UK Festivals Agree to 24-Hour 'Blackout' in Fight Against Sexual Violence
More than 25 U.K. festivals are to undergo a 24-hour "blackout" of their websites as part of a campaign to raise awareness around the threat of sexual assault at live music events.
Bestival, End of the Road and Parklife are among the events that have signed up to the 'Safer Spaces' initiative, which is being led by the Association of Independent Festivals (AIF) and promotes a zero tolerance approach to sexual harassment.
In line with the 24 hour online blackout -- scheduled to take place May 8, when visitors to participating festival websites will be directed towards support networks - more than 60 AIF members have signed up to a best practice charter that ensures specialist help will be on offer to any victims of sexual assault at participating events and that festival staff and volunteers are trained to deal with issues surrounding sexual assault.
"It is gratifying to know that a formal policy is being put in place across so many festivals highlighting the availability of support to both the victims and witnesses," says Freddie Fellowes, founder of the Huntingdon-based Secret Garden Party, who has also signed up to the pledge. He said it was "essential that events come together, with the public, to try and eradicate this totally unacceptable behaviour."
"This campaign is building upon the positive measures that are already being taken by our members,” added AIF's Renae Brown in a statement. Working in consultation with a number of charity and welfare organisations, including Rape Crisis England & Wales and Safe Gigs For Women, she said that the initiative was aiming to push “awareness of sexual safety to the fore, while ensuring that all those working onsite are properly trained, and that U.K. festivals continue to provide the safest, secures and most enjoyable environment for customers.”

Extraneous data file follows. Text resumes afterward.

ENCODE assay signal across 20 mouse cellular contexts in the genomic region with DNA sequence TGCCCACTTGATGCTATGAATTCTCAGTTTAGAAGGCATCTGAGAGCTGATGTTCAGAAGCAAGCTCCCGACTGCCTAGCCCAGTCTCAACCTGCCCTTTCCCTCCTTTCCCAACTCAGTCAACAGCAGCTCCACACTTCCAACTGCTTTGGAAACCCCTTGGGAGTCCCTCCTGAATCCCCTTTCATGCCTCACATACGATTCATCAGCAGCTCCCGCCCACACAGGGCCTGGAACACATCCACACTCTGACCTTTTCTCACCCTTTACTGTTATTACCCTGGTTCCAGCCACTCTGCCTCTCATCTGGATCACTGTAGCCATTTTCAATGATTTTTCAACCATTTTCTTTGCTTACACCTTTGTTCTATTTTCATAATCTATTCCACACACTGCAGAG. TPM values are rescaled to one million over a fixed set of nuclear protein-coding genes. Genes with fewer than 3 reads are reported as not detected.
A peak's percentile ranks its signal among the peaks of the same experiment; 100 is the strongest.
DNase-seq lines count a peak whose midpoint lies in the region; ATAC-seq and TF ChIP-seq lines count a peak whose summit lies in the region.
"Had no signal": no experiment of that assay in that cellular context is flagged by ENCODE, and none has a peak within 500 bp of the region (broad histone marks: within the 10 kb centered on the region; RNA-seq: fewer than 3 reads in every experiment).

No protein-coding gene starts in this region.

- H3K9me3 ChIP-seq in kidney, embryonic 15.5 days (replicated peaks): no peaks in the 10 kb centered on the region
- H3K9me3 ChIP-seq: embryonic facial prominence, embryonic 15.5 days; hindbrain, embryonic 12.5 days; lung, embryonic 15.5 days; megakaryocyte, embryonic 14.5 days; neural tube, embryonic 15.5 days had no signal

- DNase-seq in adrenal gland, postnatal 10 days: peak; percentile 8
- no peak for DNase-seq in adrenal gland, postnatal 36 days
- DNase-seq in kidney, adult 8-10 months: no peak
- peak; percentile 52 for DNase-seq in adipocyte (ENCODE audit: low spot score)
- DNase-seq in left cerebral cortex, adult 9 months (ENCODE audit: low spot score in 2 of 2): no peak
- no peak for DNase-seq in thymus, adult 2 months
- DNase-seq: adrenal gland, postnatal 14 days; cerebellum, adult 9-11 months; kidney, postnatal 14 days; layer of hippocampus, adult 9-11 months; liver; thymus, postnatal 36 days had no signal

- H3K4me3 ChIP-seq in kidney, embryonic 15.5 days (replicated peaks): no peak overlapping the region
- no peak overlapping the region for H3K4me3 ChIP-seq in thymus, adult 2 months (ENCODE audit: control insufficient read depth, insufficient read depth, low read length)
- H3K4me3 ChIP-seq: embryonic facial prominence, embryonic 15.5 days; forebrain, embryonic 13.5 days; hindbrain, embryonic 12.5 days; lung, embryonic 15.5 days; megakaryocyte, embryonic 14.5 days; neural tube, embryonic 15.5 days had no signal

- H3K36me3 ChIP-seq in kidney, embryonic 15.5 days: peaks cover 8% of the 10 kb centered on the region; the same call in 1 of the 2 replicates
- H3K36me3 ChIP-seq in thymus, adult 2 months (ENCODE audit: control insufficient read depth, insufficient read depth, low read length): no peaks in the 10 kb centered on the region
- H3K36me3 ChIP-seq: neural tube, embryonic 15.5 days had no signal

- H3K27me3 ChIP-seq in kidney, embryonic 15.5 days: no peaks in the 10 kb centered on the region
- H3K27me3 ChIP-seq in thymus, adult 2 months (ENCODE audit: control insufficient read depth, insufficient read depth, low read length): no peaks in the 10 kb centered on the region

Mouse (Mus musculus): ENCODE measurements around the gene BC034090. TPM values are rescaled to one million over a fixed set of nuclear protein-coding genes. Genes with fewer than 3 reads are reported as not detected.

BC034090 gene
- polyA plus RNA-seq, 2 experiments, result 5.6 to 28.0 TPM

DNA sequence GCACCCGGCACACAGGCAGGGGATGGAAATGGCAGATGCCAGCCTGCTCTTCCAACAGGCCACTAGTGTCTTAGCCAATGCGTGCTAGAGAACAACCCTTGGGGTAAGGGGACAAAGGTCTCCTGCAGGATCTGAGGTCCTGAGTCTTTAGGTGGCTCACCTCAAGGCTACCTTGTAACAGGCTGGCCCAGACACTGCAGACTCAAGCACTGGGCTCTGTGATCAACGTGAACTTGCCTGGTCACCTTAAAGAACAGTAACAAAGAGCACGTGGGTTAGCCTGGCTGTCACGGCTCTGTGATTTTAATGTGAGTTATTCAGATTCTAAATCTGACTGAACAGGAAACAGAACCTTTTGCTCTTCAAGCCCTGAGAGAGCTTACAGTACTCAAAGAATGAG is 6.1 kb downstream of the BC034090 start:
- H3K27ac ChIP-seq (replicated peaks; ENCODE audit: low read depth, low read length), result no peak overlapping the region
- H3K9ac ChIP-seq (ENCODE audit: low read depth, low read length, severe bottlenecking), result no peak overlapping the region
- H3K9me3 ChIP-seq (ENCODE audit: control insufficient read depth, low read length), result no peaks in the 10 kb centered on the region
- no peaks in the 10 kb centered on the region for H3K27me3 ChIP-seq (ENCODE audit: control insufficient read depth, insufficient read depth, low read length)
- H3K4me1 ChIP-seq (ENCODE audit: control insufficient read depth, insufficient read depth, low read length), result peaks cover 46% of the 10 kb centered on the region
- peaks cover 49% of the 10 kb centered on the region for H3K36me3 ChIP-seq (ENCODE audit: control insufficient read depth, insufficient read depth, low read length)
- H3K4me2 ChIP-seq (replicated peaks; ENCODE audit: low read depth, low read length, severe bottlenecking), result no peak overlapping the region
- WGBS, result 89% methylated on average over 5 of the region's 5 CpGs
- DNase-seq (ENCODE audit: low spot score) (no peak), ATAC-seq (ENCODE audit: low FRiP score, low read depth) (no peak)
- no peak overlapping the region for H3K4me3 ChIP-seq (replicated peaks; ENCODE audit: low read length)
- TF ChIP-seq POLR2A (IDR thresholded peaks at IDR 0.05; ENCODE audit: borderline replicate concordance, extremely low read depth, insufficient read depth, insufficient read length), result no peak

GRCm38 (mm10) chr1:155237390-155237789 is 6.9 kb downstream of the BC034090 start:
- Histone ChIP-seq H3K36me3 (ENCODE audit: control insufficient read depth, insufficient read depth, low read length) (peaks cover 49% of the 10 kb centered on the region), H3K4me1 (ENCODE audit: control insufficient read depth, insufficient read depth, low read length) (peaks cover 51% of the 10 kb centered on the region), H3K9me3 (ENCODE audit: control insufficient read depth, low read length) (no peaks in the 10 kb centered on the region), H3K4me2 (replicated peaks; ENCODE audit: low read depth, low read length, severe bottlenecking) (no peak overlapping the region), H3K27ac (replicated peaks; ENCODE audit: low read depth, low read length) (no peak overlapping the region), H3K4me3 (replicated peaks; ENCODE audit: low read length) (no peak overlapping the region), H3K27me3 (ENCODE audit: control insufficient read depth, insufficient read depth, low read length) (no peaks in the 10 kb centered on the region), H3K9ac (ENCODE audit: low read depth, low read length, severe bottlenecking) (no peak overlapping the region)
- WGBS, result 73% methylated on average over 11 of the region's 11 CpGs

Although incidents of sexual abuse at music festivals are relatively rare, Rape Crisis England & Wales says that more than half a million adults are sexually assaulted in England and Wales every year and approximately 85,000 women and 12,000 men are raped. It's research also indicates that only 15 percent of people who experience sexual violence choose to report it to police. By highlighting the issue, AIF hope that more people will come forward when they witness or experience sexual harassment.
“It's a fact that when you raise awareness and offer support, victims will seek it out,” says Fleur Gardiner, from Isle of Wight council, which has run a "Love Doesn't Hurt" adult safeguarding stall at Bestival for the past four years. It's onsite team also includes domestic abuse experts and sexual health nurses. “By embracing approaches such as ours,” adds Gardiner, “organizers can actually be making festivals safer spaces.”
"It's really positive to see event organisers commit to training and strategies aimed at preventing sexual assault and rape at festivals, as well as making sure those who do experience these crimes get access to appropriate support," agreed Rebecca Hitchen from Rape Crisis. "Zero tolerance to sexual violence and encouraging festival-goers not to be bystanders when they witness assaults are strong and crucial messages."